China Economic Expansion Exceeds Estimates on Factory ReboundBloomberg News
2Q GDP expands 6.9% YoY, matching robust momentum in 1Q
Retail sales, investment, industry output all beat estimates
China’s economy maintained its momentum last quarter, as global trade and domestic demand spurred a pickup at the nation’s factories.
- Gross domestic product increased 6.9 percent in the second quarter from a year earlier, compared with a 6.8 percent median estimate in a Bloomberg survey, matching the pace of expansion in the first quarter
- Industrial output rose 7.6 percent in June from a year earlier, compared with an estimated 6.5 percent increase
- Fixed-asset investment climbed 8.6 percent in the first half of this year, versus a median forecast of 8.5 percent gain
- Retail sales jumped 11 percent from a year earlier in June, compared with a median estimate of 10.6 percent in a Bloomberg survey
The expansion highlights the resilience of China’s economy, as activity has remained robust even as policy makers have tried to curb excessive and speculative borrowing, leading to a slowdown in money supply growth. Synchronized growth in most developed markets has meant that exports have helped to keep the expansion on track, and the effects of a cooling property market are yet to kick in. The statistics bureau said the result "provides a solid basis" for meeting the full-year growth target of 6.5 percent or above.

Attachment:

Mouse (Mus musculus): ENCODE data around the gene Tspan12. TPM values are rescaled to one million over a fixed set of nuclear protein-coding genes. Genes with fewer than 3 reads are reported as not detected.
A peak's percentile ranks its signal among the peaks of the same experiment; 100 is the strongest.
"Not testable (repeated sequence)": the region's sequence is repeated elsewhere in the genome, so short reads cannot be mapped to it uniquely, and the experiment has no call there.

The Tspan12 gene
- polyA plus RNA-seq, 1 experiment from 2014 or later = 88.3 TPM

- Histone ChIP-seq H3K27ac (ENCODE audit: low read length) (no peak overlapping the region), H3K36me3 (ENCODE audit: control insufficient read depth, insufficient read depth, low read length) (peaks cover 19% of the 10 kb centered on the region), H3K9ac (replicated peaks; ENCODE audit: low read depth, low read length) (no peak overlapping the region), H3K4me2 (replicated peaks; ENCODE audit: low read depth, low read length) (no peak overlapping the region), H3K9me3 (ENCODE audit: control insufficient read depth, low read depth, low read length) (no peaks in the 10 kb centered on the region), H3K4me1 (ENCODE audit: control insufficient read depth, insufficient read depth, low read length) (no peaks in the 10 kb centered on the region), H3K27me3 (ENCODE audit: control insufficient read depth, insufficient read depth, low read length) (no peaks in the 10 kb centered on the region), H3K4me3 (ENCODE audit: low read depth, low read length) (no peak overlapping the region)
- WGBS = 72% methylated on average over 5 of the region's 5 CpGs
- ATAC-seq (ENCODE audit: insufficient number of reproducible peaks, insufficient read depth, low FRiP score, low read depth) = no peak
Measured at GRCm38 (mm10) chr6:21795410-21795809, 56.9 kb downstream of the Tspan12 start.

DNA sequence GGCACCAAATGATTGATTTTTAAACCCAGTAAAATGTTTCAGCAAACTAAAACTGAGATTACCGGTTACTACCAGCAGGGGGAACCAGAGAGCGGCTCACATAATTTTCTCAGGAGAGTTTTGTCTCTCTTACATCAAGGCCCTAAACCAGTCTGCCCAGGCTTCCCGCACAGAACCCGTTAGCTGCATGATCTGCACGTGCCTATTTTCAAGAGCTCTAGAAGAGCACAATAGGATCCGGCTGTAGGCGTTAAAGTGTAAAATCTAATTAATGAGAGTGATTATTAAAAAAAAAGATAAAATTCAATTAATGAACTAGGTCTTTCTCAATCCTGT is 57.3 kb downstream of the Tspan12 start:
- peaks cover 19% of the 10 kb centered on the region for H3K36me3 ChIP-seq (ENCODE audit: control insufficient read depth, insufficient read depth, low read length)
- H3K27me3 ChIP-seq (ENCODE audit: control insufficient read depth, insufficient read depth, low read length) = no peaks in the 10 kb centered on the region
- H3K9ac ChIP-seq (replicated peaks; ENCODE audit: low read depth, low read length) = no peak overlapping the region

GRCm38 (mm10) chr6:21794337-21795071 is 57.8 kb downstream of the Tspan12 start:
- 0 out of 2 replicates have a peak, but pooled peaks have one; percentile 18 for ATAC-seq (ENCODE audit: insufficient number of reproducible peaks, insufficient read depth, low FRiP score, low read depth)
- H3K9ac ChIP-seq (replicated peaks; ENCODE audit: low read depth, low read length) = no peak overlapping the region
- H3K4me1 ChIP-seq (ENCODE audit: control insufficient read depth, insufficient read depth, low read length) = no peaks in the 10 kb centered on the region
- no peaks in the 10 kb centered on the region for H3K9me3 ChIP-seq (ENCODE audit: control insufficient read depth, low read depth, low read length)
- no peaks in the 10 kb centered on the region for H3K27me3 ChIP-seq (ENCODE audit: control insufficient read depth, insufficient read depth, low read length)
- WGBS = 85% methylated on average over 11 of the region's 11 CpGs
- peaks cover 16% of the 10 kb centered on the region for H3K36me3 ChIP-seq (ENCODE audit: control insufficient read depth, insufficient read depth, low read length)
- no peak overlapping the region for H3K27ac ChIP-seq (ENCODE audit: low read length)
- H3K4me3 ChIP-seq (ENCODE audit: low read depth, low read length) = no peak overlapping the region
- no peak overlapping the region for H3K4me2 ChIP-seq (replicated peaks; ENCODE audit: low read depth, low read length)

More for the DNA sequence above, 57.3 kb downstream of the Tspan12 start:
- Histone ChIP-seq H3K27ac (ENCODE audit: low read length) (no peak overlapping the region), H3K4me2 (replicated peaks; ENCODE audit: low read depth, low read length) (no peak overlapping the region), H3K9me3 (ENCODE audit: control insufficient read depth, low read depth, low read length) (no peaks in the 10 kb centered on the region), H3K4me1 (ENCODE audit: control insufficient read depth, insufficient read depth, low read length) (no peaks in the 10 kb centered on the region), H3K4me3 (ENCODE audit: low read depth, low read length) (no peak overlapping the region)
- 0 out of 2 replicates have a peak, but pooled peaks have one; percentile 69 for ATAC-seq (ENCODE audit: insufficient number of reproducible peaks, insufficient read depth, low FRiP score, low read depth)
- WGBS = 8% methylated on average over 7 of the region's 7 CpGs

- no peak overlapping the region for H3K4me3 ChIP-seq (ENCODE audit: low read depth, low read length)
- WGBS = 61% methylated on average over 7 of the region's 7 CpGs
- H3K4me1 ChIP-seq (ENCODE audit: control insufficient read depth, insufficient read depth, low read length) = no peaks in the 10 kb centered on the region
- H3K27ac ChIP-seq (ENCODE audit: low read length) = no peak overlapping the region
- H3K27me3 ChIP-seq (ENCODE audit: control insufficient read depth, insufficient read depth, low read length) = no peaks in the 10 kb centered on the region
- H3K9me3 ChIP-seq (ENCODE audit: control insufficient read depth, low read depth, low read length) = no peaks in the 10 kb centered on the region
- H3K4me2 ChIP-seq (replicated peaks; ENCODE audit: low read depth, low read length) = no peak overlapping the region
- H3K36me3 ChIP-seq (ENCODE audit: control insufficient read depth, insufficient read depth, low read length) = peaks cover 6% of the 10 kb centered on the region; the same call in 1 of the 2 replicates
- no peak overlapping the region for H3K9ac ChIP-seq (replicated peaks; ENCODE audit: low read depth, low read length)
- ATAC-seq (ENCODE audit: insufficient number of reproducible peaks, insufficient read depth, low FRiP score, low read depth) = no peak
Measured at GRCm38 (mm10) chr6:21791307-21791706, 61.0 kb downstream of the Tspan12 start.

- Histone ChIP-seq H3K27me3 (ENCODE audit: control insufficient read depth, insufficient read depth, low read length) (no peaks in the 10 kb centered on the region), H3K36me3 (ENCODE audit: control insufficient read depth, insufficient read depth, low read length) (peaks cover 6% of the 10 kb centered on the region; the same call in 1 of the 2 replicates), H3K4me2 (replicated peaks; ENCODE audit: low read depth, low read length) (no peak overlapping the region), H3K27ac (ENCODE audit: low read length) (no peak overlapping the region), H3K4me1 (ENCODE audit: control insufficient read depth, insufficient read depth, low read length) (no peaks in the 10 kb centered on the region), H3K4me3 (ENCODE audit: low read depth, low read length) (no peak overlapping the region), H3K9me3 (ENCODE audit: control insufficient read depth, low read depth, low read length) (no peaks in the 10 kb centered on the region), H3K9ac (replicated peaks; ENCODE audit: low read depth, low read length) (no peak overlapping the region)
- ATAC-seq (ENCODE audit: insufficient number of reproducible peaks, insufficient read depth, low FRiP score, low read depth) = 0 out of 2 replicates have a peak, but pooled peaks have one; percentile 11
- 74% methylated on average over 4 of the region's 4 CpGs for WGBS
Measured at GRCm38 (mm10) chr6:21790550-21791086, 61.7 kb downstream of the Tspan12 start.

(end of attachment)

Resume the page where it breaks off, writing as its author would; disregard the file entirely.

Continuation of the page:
"The immediate driver is much stronger industrial production, which is being lifted by many factors: recovering exports, very low inventory, robust retail sales and investment-led demand," said Gene Ma, chief China economist at the Institute of International Finance in Washington.
"It shows that Beijing’s financial deleveraging was well-timed and carefully targeted not to have much spillover on the real economy," said Rob Subbaraman, chief economist for Asia ex-Japan at Nomura Holdings Inc. in Singapore. "Fiscal stimulus remains an important driver of growth. It’s also encouraging to see more signs of rebalancing with the pickup in retail sales growth."
"What is important to note is that this is heavily driven by credit and fixed-asset investment," said Christopher Balding, an associate professor at the HSBC School of Business at Peking University in Shenzhen. "Despite the talk, there is no change to the Chinese growth model."
"Growth overall was very robust," said Iris Pang, an economist at ING Bank NV in Hong Kong. "It is more of a consumption story than an investment story."
- In the quarter, output expanded 1.7 percent from the first three months
- Services led year-to-date growth, with the tertiary sector expanding 7.7 percent
- Crude steel production expanded to an all-time high last month
- Consumption contributed 63.4 percent to GDP growth in the first half
- Services accounted for 54.1 percent of GDP value in the first half
— With assistance by Xiaoqing Pi, Yinan Zhao, Miao Han, and Kevin Hamlin